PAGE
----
2005-06-18 / Looking Back

GR & I Railroad Brought Travelers North in 1855

A Look at History By Frank Straus Golden Age of Railroading

A Look at History By Frank StrausGolden Age of Railroading

By the “golden age” of American railroading in the 1800s, railroads were often named after the cities and states they served, or hoped to serve. The Grand Rapids & Indiana, which grew into one of the largest railroads in Michigan, was begun as a short line intended to connect the fast-growing frontier city of Grand Rapids with railroad trunk lines in northern Indiana. It was chartered in January 1854.

During the years after the Civil War, the federal government joined hands with a gaggle of railroads to hasten development of America’s frontier territories and unoccupied federal lands. Uncle Sam set aside one large swathe of one million acres of real estate, stretching from Grand Rapids north to Petoskey, for the GR & I. The lucrative gift grabbed the attention, in 1869, of financiers in Philadelphia who controlled what was then one of the nation’s largest railroads, the “Pennsylvania.” Starting in the 1870s, the GR & I was a branch line of the main Pennsylvania line, which stretched from Philadelphia to Chicago. The two railroads joined together at Fort Wayne, Indiana. For decades after this, although the GR & I nominally retained its independence and corporate name, it was in reality a vassal and almost a subsidiary of the larger railroad.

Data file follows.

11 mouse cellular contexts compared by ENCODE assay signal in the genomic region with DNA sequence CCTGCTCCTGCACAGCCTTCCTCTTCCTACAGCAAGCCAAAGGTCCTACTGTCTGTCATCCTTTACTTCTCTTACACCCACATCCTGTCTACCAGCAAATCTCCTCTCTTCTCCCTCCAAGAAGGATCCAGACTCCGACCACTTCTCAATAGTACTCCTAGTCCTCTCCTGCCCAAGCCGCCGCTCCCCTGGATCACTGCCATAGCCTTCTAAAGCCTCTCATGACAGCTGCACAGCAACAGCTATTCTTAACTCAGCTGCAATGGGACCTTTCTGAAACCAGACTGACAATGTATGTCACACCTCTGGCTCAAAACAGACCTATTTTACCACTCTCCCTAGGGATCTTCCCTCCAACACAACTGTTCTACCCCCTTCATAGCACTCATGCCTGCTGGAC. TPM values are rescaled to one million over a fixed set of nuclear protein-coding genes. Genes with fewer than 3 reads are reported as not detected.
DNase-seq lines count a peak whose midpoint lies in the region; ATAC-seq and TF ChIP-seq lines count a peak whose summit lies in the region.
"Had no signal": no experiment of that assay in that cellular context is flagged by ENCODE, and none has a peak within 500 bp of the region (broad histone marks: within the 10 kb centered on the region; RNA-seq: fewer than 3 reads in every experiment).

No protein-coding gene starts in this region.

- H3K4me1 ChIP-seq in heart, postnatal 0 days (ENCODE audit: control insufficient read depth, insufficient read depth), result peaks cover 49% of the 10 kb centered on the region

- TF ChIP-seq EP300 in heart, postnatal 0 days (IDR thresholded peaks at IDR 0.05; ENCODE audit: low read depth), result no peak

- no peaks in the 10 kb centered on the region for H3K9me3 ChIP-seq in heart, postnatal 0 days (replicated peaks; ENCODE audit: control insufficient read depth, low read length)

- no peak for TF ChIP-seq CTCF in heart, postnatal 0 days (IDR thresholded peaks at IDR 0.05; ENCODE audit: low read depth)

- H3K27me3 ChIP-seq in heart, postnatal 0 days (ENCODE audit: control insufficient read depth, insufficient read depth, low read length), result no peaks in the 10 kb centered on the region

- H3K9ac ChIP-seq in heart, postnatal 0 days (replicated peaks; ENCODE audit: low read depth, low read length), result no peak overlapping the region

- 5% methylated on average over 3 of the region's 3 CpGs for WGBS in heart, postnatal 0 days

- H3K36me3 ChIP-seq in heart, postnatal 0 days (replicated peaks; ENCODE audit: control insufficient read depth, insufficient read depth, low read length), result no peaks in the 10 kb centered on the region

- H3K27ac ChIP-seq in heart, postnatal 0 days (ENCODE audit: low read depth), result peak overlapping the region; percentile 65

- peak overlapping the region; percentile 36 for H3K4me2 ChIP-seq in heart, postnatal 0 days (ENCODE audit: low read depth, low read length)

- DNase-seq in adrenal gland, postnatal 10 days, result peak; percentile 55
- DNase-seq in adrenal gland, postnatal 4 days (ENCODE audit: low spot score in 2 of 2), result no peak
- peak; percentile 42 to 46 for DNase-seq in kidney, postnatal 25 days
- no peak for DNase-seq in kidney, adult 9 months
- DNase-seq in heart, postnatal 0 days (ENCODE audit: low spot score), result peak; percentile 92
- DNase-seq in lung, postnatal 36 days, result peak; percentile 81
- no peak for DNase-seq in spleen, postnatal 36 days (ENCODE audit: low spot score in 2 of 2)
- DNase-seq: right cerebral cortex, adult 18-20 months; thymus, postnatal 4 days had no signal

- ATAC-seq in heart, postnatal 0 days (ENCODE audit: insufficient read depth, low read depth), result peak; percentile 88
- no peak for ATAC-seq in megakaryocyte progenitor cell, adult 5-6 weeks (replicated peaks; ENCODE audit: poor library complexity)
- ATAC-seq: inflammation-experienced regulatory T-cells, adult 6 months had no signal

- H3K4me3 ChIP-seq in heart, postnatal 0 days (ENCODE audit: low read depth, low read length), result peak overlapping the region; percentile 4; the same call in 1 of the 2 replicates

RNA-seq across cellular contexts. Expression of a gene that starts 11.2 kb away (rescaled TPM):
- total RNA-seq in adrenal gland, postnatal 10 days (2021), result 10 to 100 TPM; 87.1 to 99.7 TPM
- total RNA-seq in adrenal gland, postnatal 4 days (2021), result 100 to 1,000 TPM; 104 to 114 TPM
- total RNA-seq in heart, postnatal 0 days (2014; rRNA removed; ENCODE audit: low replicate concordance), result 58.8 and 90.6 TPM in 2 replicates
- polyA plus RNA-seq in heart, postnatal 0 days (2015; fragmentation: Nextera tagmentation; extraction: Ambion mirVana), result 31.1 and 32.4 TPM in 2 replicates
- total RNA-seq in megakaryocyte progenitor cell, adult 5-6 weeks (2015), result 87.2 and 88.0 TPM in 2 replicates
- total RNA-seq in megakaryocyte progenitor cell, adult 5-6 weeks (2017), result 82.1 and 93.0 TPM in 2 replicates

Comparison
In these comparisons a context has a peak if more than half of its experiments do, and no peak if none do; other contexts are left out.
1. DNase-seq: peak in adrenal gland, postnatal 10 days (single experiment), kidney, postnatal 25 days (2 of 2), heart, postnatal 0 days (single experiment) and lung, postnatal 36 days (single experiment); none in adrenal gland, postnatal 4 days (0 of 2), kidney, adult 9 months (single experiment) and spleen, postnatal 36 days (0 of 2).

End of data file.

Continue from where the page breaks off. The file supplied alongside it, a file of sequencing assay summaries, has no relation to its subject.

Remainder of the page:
Vintage photo of Railroad Dock in St. Ignace.Vintage photo of Railroad Dock in St. Ignace. With Pennsylvania money behind it, the northward-pushing railroad reached Cadillac in 1871 and Petoskey in 1873. During a period of hard times in the late 1870s, the GR & I could not raise capital to further lengthen and complete its railroad. For a brief period of time, Mackinac Island-bound travelers could take the “cars” to Petoskey and then board a small steamboat at Crooked Lake for a ride down the “Inland Waterway” to Cheboygan. A larger boat steamed past Cross Village and Waugoshance Point to Mackinac Island, too.

An enthusiastic traveler on the GR & I route to Mackinac Island published his impressions in the Detroit Post in August 1874: “The accessibility of the lake region, with freedom from malarious diseases during the hot season, and the fishing and hunting, the beauty of scenery furnished by forest lakes and streams, as well as other attractions which might be named, combine to draw the health and pleasure-seeker there, and make all who come to Mackinac feel that their journeyings have not been in vain.”

One hopes that the gushing writer got a free ticket from the railroad for his labors.

One of the most unusual cargoes ever carried by an American railroad was shipped on the GR & I in 1878. That was the summer of the last major nesting of passenger pigeons ever seen in North America. Market hunters, armed with shotguns, nets, and birdlime, swarmed to Petoskey to hunt the succulent birds. Contemporary accounts indicate that, throughout the summer, the hapless doves were dispatched at a rate of 50,000 birds per day. Plucked and gutted, the wild poultry was stacked in GR & I boxcars cooled with blocks of ice and rushed southward to American gourmets. Millions of nesting birds were killed. Petoskey citizens hoped that the pigeons would return in 1879 and following years, but they never did. A former Petoskey railroad station, now the home of the Little Traverse Historical Society, today displays one of its prize possessions - a stuffed passenger pigeon. The bird became extinct in 1914.